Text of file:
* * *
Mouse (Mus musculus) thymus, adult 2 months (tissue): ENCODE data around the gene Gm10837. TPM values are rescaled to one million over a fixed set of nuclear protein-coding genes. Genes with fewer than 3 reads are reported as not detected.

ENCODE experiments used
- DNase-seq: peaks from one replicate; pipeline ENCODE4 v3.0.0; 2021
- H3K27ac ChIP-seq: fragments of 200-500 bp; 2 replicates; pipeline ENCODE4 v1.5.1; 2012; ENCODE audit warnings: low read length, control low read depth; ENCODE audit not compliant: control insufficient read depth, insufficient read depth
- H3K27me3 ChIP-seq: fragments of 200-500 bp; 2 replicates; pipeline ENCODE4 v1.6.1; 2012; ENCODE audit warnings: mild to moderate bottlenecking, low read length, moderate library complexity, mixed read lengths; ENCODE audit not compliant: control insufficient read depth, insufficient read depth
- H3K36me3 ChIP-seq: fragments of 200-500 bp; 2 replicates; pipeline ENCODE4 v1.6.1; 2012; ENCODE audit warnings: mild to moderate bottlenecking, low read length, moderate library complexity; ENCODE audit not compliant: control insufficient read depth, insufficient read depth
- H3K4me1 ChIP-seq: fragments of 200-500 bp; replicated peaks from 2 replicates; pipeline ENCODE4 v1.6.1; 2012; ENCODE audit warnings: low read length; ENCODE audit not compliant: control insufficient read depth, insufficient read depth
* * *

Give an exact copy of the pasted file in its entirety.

Mouse (Mus musculus) thymus, adult 2 months (tissue): ENCODE data around the gene Gm10837. TPM values are rescaled to one million over a fixed set of nuclear protein-coding genes. Genes with fewer than 3 reads are reported as not detected.

ENCODE experiments used
- DNase-seq: peaks from one replicate; pipeline ENCODE4 v3.0.0; 2021
- H3K27ac ChIP-seq: fragments of 200-500 bp; 2 replicates; pipeline ENCODE4 v1.5.1; 2012; ENCODE audit warnings: low read length, control low read depth; ENCODE audit not compliant: control insufficient read depth, insufficient read depth
- H3K27me3 ChIP-seq: fragments of 200-500 bp; 2 replicates; pipeline ENCODE4 v1.6.1; 2012; ENCODE audit warnings: mild to moderate bottlenecking, low read length, moderate library complexity, mixed read lengths; ENCODE audit not compliant: control insufficient read depth, insufficient read depth
- H3K36me3 ChIP-seq: fragments of 200-500 bp; 2 replicates; pipeline ENCODE4 v1.6.1; 2012; ENCODE audit warnings: mild to moderate bottlenecking, low read length, moderate library complexity; ENCODE audit not compliant: control insufficient read depth, insufficient read depth
- H3K4me1 ChIP-seq: fragments of 200-500 bp; replicated peaks from 2 replicates; pipeline ENCODE4 v1.6.1; 2012; ENCODE audit warnings: low read length; ENCODE audit not compliant: control insufficient read depth, insufficient read depth